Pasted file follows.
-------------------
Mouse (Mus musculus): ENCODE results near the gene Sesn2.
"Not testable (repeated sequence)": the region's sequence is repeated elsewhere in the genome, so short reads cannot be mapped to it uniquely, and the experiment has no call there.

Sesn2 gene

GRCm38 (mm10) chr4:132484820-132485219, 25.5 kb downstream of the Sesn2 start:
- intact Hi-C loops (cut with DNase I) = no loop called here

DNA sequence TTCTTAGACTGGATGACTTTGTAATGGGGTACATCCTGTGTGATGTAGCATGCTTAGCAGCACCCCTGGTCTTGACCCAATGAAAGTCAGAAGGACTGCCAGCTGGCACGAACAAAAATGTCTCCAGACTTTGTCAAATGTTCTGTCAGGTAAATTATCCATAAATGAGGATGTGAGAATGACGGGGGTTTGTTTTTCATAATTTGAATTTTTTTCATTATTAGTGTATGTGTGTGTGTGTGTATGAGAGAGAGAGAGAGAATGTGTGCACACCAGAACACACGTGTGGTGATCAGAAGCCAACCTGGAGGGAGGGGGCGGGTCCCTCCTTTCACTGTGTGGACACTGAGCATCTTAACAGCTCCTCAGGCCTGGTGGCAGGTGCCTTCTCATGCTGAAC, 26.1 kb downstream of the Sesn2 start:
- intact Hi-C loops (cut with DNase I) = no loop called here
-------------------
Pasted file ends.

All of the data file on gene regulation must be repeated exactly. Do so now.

Mouse (Mus musculus): ENCODE results near the gene Sesn2.
"Not testable (repeated sequence)": the region's sequence is repeated elsewhere in the genome, so short reads cannot be mapped to it uniquely, and the experiment has no call there.

Sesn2 gene

GRCm38 (mm10) chr4:132484820-132485219, 25.5 kb downstream of the Sesn2 start:
- intact Hi-C loops (cut with DNase I) = no loop called here

DNA sequence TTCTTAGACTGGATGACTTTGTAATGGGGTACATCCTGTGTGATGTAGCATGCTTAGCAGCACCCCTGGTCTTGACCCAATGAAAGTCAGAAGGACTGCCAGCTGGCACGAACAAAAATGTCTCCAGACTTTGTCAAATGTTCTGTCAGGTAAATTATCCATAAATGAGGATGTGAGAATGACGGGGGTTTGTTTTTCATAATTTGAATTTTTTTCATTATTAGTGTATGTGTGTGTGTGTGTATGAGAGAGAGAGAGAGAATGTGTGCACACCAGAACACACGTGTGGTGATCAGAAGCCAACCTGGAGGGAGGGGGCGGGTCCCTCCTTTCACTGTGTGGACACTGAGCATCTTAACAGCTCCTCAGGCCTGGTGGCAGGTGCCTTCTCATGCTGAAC, 26.1 kb downstream of the Sesn2 start:
- intact Hi-C loops (cut with DNase I) = no loop called here